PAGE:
"Ma'am," he said, still very patiently. I reached out and took a fistful of his shirt. Actually, at the last moment, I grabbed the air in front of his shirt. I didn't think security could throw me out of the airport for grabbing air in a threatening fashion, not even in this post-9/11 age.

"Don't ma'am me…" I stared at his chest until my eyes focused enough to read his name badge. "Steve. Is that your name? Steve. Don't ma'am me, Captain Steve. I just need to know our rate of descent. Humor me, Captain Steve. I work for the police department. You don't want me to go to the six o'clock news after a murder's been discovered and tell them all about how the airline wouldn't lift a finger to help the woman who died."

I didn't know why I bothered. The woman was probably dead by now. Still, Captain Steve blanched and looked back over his shoulder at his instruments. I retrieved my hand and smiled at him. He blanched again. I guess my smile wasn't any better than my hair or eyes just now.

"Hurry," I said. "Once the sun comes up the streetlights will go off and I don't know if I'll be able to find her then."

* * *

I left my luggage in the airport and climbed into a cab, trying to work out the triangulation of height, speed and distance. "Drive," I said, without looking up.

"Where to, lady?"

"I don't know. Northwest."

"The airline? It's just a couple feet down the term—"

"To the northwest," I snarled. The cabby gave me an unfriendly look and drove. "Do you have a map?" I demanded a minute later.

"What for?"

"So I can figure out where we're going."

He turned around and stared at me.

"Watch the road!" I braced myself for impact. Somehow—without looking—he twitched the steering wheel and avoided the collision. I collapsed back into the seat, wide-eyed. "Map?" I asked, somewhat more politely.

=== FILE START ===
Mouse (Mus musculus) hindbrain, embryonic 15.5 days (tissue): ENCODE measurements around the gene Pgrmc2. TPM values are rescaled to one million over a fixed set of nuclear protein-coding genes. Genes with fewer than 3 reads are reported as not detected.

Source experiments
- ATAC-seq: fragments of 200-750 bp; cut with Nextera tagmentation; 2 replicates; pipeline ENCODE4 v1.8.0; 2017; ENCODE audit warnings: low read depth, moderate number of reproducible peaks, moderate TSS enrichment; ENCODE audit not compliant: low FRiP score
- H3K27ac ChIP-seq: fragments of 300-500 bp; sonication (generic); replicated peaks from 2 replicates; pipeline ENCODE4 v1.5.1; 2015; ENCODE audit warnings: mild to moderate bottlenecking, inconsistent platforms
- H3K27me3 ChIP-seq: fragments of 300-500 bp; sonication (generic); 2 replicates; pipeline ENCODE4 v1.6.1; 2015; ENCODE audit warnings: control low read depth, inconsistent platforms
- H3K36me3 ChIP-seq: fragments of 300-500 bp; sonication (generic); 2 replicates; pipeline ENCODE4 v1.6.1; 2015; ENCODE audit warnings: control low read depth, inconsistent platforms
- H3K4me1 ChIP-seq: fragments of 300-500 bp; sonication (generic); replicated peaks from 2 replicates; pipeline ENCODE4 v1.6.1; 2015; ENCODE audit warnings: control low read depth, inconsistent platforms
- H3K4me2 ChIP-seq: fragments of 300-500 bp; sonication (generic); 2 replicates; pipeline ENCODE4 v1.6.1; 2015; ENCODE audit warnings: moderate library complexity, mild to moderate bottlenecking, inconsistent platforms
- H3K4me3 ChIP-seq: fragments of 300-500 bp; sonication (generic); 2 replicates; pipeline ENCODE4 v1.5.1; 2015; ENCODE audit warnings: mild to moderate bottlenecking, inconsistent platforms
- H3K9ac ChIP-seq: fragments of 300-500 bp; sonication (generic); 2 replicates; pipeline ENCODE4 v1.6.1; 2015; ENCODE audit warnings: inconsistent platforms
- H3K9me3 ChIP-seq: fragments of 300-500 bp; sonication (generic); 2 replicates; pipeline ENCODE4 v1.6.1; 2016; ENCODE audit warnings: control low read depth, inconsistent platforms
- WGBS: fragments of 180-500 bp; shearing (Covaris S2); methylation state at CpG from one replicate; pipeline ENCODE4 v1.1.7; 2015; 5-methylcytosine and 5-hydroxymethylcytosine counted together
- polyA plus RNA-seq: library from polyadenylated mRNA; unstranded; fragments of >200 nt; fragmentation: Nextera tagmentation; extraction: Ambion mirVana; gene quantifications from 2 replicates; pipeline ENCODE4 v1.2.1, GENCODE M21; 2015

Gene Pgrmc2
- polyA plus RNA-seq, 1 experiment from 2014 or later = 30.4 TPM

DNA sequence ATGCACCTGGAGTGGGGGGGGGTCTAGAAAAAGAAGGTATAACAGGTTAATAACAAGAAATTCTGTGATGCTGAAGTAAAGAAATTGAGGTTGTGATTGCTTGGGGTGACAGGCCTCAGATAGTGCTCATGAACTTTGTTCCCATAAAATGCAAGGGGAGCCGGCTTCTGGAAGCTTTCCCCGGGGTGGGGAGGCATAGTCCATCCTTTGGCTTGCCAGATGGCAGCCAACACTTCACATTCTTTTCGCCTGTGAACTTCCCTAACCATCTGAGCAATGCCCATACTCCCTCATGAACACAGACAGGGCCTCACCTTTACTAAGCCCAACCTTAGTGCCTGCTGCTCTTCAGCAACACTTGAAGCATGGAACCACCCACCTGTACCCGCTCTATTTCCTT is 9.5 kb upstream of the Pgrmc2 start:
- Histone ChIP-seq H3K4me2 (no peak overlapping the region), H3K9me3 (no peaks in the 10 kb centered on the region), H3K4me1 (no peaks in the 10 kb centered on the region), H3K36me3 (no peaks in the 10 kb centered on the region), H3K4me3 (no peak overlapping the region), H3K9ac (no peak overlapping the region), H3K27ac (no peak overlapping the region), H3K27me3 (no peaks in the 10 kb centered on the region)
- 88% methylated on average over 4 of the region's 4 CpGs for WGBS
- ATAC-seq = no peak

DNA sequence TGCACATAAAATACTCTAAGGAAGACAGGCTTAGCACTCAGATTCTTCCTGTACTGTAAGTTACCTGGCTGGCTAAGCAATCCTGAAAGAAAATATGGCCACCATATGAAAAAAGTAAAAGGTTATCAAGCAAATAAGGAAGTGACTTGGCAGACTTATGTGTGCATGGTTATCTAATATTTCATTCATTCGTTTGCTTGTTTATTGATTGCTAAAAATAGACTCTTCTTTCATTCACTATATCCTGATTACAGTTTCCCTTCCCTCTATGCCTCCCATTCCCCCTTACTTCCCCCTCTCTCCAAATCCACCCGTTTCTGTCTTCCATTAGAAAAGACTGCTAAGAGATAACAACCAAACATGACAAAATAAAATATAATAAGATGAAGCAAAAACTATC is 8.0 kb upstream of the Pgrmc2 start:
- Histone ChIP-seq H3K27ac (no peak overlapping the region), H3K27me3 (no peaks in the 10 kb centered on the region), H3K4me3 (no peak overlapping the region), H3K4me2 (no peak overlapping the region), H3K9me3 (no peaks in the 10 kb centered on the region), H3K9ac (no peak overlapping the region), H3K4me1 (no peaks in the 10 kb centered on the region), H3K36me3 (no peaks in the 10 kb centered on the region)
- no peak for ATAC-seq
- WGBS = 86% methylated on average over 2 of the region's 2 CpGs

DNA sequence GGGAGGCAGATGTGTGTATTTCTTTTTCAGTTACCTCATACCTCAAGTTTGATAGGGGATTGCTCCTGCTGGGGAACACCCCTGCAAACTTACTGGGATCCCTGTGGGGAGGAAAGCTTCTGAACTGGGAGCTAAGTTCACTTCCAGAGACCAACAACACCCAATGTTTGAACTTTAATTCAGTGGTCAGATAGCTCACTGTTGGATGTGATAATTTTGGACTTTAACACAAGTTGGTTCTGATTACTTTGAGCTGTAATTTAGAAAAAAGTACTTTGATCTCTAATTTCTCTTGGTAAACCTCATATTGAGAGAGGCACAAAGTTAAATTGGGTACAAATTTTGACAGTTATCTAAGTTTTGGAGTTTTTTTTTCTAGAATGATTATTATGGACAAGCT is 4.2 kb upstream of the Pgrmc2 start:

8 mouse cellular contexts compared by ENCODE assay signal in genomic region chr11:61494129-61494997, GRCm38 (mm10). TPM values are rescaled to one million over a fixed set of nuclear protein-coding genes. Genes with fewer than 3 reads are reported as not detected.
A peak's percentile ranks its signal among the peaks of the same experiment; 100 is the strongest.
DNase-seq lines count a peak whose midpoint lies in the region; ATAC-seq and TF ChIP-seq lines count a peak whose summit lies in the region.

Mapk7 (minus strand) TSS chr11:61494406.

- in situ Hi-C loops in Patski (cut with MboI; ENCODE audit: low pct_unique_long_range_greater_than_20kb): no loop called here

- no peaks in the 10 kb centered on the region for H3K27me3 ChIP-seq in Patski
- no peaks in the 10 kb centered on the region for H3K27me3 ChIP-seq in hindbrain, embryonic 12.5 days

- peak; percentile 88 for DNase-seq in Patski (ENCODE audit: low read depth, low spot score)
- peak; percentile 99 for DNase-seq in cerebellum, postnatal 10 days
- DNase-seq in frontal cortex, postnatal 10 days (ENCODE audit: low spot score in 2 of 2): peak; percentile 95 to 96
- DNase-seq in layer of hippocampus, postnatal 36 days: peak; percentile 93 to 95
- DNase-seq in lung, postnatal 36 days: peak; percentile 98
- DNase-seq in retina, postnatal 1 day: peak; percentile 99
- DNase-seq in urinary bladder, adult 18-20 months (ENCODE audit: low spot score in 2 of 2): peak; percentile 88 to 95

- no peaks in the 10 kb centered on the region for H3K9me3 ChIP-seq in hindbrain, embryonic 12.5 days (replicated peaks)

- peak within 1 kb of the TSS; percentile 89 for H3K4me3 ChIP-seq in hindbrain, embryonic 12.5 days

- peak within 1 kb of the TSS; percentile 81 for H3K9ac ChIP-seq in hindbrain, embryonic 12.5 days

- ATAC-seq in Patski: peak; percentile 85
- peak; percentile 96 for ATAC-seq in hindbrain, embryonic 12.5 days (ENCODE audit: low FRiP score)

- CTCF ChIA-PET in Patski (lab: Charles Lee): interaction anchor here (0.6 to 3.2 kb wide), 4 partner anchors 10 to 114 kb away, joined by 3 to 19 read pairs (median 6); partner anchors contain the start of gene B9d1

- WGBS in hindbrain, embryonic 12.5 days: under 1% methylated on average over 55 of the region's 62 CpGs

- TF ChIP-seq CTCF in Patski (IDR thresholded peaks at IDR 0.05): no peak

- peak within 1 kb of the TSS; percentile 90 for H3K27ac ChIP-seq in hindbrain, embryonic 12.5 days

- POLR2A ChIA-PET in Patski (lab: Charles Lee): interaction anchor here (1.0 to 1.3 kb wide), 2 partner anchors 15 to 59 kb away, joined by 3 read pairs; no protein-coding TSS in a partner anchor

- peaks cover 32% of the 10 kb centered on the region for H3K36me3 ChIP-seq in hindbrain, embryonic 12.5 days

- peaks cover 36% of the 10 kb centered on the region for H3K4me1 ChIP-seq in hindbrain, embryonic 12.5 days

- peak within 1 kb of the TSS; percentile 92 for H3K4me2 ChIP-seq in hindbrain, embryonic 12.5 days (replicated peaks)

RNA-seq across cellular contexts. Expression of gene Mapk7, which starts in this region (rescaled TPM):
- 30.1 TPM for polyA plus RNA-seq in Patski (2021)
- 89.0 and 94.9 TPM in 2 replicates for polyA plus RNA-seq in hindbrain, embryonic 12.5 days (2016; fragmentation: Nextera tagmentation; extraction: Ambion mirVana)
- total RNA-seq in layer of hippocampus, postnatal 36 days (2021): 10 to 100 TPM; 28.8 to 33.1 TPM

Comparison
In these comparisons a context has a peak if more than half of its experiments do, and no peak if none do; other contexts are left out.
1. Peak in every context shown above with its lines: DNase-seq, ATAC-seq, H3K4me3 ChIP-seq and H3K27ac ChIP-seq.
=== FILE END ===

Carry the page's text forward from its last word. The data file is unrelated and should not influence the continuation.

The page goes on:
"Yeah, here." He threw a city guide into my lap. I thumbed it open to find the airport.

Airplanes go fast. I realize this isn't a revelation to stun the world, but it was a little distressing to realize how far we'd flown in five minutes, and how long it would take to drive that. "All right, we're going northwest of the lake." I remembered seeing its off-colored shadow making a black mark below the plane as we'd left the subdivision behind. "Somewhere in Aurora."

"Think? That ain't such a good neighborhood, lady. You sure you wanna go there?"

"Yeah, yeah, I know. I'm trying to find somebody who's in trouble."

The cabby eyed me in the rearview. "That's the right place to look."

I glared at him through my eyebrows. He smiled, a thin I've-seen-it-all grin that didn't really have any humor in it. He had gray eyes under equally gray, bushy eyebrows. He had a thick neck and looked like he'd be at home chewing on a stogie. I asked if he had a cigarette. He turned around and looked at me again.

"Those things'll kill you, lady."

His voice was rough and deep like a lifetime smoker's. Surprise showed on my face and he gave me another soulless smile, reflected in the mirror. "My wife died of emphysema three years ago on our forty-eighth wedding anniversary. You want a smoke, kid, find it somewhere else."

Sometimes I wonder if I have a big old neon sign stamped on my forehead, flashing Asshole. I retaliated with stunning wit: "I'm not a kid."

Gray eyes darted to the mirror again, and back to the road. "You're what, twenty-six?"

Nobody ever guessed my age right. Since I was eleven, people have misguessed my age anywhere from three to seven years in one direction or the other. I felt my jaw drop.

"It's a gift," the cabby said. "A totally useless gift. I can tell how old people are."

I blinked at him.

"Great way to get good tips," he went on. --This text refers to the Mass Market Paperback edition.

More About the Author

C.E. Murphy was born and raised in Alaska and has since moved to her ancestral homeland of Ireland. She lives there with her husband, a chef, and three very spoiled pets.